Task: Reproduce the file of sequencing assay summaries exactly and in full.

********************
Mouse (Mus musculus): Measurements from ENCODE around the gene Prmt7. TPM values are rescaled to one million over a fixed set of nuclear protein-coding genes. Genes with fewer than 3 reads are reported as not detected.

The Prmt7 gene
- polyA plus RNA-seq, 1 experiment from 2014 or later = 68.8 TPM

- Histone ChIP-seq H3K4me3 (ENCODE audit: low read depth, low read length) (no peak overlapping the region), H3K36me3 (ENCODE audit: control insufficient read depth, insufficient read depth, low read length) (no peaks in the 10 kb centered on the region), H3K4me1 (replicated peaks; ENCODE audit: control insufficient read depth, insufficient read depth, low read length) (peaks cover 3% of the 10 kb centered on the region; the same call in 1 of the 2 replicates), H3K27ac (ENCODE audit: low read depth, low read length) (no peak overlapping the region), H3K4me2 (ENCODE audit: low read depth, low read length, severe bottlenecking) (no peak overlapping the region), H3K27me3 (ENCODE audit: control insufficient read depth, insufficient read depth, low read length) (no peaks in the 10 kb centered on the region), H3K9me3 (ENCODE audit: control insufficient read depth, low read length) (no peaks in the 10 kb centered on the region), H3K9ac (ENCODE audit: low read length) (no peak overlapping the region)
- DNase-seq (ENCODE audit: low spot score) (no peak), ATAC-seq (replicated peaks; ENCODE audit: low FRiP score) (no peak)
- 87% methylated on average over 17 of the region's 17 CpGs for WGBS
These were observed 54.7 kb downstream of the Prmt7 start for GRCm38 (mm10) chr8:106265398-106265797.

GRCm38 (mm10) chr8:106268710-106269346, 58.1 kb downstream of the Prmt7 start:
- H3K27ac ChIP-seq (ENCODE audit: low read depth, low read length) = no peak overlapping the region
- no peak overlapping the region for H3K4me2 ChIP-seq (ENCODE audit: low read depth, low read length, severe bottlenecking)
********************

Mouse (Mus musculus): Measurements from ENCODE around the gene Prmt7. TPM values are rescaled to one million over a fixed set of nuclear protein-coding genes. Genes with fewer than 3 reads are reported as not detected.

The Prmt7 gene
- polyA plus RNA-seq, 1 experiment from 2014 or later = 68.8 TPM

- Histone ChIP-seq H3K4me3 (ENCODE audit: low read depth, low read length) (no peak overlapping the region), H3K36me3 (ENCODE audit: control insufficient read depth, insufficient read depth, low read length) (no peaks in the 10 kb centered on the region), H3K4me1 (replicated peaks; ENCODE audit: control insufficient read depth, insufficient read depth, low read length) (peaks cover 3% of the 10 kb centered on the region; the same call in 1 of the 2 replicates), H3K27ac (ENCODE audit: low read depth, low read length) (no peak overlapping the region), H3K4me2 (ENCODE audit: low read depth, low read length, severe bottlenecking) (no peak overlapping the region), H3K27me3 (ENCODE audit: control insufficient read depth, insufficient read depth, low read length) (no peaks in the 10 kb centered on the region), H3K9me3 (ENCODE audit: control insufficient read depth, low read length) (no peaks in the 10 kb centered on the region), H3K9ac (ENCODE audit: low read length) (no peak overlapping the region)
- DNase-seq (ENCODE audit: low spot score) (no peak), ATAC-seq (replicated peaks; ENCODE audit: low FRiP score) (no peak)
- 87% methylated on average over 17 of the region's 17 CpGs for WGBS
These were observed 54.7 kb downstream of the Prmt7 start for GRCm38 (mm10) chr8:106265398-106265797.

GRCm38 (mm10) chr8:106268710-106269346, 58.1 kb downstream of the Prmt7 start:
- H3K27ac ChIP-seq (ENCODE audit: low read depth, low read length) = no peak overlapping the region
- no peak overlapping the region for H3K4me2 ChIP-seq (ENCODE audit: low read depth, low read length, severe bottlenecking)